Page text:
1.4. Objectives and Contributions

It is an intriguing area of active research that how smart farming techniques and IoT technology can be used to address the issue of onion bolting. Until recently, to the best of our ability, there were no IoT-based solutions found in the literature to address the issue of onion bolting monitoring and prevention, etc. Hence, there is a need for a technology-based smart farming and efficient monitoring system to reduce onion bolting. The contributions of this work are summarized as follows:(i)The design and development of a new IoT-based SFMS (smart farming monitoring system) prototype, based on the three-layer architecture of IoT for bolting reduction in onion farms.(ii)The proposed SFMS prototype is an indigenous, low-cost, and easy-to-install solution that is developed with locally available hardware and resources. We believe that it can transform conventional onion farming into more productive and convenient smart farming practices. This new system would help the farmer detect and identify the bolting phenomenon early and take preventive steps to stop bolting.(iii)The real test-bed implementation of SFMS prototype and its installation both in the open and in a greenhouse environment to monitor onion crops. Based on the data received from the sensors, the percentage of onion bolting was recorded 16.7% in the open environment. Similarly, the percentage of onion bolting was recorded as 3% in the closed environment. In the closed environment, optimal temperature, humidity, and photoperiod were provided to the onion crop. For this reason, the percentage of onion bolting was reduced from 16.7% to 3%, and resultantly the overall yield of the onion crop is increased.

The rest of the paper is structured as follows: Section 2 consists of an overview of the most related recent work. The design and development of the proposed SFMS are presented in Section 3. Section 4 addresses the implementation of SFMS for experimental tests in actual test-bed situations, while Section 5 presents the conclusion and future work.

The most important process of agricultural production is real-time data collection. Real-time data can be temperature, humidity, CO2 contents, soil temperature, and moisture content. For this purpose, sensors are employed in the field of interest. These sensors sense the environment and provide data to a remote cloud-based server. The sensed data are sent to the gateway. The gateway carries out TCP/IP packaging of the data. Moreover, this acquired data are sent through the traditional network to a cloud server. In the field of agriculture, the monitoring system receives data, analyzes it, and takes certain actions based on the received data. Using servers or cell phones, the experts in the agriculture center can control the environmental parameters in real-time [7]. Over the years, several designs and solutions have been proposed for smart agriculture based on IoT technology. We briefly review the body of related work that is available. To the best of our knowledge, in related work, there is no solution found which addresses the issue of onion bolting using IoT technology. However, IoT has been used in other related areas such as peach farming, smart irrigation, fungal detection, and apple vineyard monitoring. Each of these solutions has its specific characteristics, objectives, pros, and cons as discussed and analyzed below.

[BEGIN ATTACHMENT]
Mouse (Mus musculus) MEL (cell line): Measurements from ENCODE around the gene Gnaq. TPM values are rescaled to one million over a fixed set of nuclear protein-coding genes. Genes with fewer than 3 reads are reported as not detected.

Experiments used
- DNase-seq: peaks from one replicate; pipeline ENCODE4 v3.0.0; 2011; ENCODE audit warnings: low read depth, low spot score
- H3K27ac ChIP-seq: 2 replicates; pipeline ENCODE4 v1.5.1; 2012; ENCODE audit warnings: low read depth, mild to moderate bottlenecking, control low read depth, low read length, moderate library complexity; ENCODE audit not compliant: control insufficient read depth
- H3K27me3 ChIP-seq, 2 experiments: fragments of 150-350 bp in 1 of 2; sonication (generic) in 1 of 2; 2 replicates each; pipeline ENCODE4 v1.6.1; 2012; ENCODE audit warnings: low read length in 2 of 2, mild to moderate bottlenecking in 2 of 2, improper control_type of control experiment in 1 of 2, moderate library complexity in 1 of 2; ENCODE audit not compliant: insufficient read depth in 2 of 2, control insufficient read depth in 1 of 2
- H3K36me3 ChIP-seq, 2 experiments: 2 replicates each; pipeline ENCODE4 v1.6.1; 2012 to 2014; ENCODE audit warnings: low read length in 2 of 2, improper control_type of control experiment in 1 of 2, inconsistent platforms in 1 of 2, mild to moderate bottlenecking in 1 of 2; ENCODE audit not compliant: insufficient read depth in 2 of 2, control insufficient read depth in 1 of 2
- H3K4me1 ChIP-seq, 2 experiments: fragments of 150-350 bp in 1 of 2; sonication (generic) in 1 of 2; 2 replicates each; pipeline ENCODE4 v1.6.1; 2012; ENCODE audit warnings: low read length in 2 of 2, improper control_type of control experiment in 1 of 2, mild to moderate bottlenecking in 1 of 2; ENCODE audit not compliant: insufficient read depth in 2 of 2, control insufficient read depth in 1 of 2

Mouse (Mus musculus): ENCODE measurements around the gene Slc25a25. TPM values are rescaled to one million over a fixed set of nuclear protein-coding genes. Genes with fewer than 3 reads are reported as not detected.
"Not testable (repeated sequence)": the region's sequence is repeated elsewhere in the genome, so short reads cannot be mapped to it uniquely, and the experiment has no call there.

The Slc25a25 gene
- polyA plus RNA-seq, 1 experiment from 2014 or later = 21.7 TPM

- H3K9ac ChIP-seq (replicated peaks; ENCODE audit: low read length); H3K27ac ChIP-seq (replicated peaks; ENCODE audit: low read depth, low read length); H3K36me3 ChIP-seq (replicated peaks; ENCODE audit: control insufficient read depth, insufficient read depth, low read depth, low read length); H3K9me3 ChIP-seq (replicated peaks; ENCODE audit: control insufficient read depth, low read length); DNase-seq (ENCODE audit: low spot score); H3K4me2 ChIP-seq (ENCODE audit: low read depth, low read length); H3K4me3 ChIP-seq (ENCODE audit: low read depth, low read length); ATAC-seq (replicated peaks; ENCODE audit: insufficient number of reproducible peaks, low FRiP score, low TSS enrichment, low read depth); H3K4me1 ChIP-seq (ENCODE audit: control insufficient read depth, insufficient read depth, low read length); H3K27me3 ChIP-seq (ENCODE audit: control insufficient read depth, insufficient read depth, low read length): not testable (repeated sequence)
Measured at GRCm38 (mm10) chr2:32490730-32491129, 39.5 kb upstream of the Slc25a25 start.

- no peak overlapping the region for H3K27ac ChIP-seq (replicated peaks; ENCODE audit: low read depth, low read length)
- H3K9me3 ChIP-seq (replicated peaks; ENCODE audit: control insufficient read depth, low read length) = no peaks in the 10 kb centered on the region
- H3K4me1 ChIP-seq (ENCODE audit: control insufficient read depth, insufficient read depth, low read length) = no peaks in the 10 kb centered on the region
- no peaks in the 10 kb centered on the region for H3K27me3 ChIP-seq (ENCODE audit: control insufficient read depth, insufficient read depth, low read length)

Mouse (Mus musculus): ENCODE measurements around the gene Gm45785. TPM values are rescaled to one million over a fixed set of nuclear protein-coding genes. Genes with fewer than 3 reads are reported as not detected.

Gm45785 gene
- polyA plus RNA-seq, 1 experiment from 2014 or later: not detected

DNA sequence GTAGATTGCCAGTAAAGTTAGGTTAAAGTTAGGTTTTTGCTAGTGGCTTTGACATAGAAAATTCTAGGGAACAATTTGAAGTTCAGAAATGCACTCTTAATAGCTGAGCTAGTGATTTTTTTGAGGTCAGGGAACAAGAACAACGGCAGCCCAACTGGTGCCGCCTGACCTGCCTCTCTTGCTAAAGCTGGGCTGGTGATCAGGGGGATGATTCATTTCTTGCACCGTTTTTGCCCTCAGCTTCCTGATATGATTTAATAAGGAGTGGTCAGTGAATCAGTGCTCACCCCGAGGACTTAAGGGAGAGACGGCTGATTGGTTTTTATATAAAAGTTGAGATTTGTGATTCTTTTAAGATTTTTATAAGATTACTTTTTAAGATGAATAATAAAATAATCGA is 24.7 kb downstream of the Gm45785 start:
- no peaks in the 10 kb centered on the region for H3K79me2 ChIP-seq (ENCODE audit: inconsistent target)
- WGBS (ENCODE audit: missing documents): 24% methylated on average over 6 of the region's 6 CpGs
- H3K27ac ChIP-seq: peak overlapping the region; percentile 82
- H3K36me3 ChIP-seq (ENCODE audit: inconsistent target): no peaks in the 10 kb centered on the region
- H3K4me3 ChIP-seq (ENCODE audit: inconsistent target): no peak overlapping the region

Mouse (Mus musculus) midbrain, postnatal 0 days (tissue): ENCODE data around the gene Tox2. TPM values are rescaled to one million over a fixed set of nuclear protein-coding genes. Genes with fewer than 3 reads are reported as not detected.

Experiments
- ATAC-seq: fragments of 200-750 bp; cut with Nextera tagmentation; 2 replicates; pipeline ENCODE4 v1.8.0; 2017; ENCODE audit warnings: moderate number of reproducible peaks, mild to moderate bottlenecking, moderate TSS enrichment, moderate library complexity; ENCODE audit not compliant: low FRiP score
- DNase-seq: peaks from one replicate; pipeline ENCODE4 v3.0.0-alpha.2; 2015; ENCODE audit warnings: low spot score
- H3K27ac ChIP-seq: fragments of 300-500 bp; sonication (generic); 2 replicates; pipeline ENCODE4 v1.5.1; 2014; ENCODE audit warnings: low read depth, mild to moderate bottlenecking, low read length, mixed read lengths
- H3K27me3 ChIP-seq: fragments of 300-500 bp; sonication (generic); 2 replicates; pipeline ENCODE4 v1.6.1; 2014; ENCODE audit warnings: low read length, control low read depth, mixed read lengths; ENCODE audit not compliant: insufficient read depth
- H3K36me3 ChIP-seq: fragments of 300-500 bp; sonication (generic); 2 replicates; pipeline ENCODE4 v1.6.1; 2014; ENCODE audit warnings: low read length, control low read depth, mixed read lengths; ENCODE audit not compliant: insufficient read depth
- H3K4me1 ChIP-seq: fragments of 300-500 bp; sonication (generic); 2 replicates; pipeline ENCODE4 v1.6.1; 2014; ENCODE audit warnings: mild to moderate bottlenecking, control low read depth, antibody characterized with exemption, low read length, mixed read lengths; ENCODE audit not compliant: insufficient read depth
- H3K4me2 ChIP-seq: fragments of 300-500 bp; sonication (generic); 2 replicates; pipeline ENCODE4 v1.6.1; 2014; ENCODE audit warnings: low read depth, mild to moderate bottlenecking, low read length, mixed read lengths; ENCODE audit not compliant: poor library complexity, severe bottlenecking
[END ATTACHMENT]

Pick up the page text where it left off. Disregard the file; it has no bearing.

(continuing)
2.1. Precision Viticulture for Winegrowers in Europe

Orozco et al. proposed a system known as “an experimental evaluation of IoT technologies in precision viticulture.” They designed a monitoring system that consists of a wireless sensor network (WSN), UAVs (unmanned aerial vehicles), and a data processing and visualization engine. The goal was to develop a system to allow winegrowers/farmers to gain access to the data being collected, and then provide a user-friendly interface to carry out statistical analysis of the data. In a real environment, based on this data, the winegrower can take corrective actions in a vineyard. However, they do not address the issue that what are the optimal environmental conditions for the better growth of grapes and how to tweak them.

2.2. Smart Irrigation Using IoT

Khelifa et al. proposed a system named “smart irrigation using Internet of thing.” In this system, sensors continuously monitor the soil moisture, water tank level, and the water well level and then send these values through a ZigBee mesh network to a smart gateway. These data are then sent via a mobile data communication 4 G/LTE network to a web service that uses an intelligent software application to automatically analyze the data and act according to the obtained results, by selective activation of controllers as needed. Furthermore, the smart gateway also sends the received values (soil moisture values and water level values) via a mobile communication network (4G LTE) to a farmer. The farmer can check the soil moisture values and also water level in the tank and in the well with a smartphone application that connects directly to the smart gateway using HTTP or constrained application protocol (CoAP). Hence, the activation or deactivation of the electric water pump and opening and closing of solenoid valves can be controlled remotely by the farmer according to the specific needs. Contrary to the traditional irrigation system, this IoT-based system automates the irrigation process, which can save energy, water, and time. However, this system is based on simulation and has not been practically implemented.

2.3. Peach Frost Event Prediction Intelligent System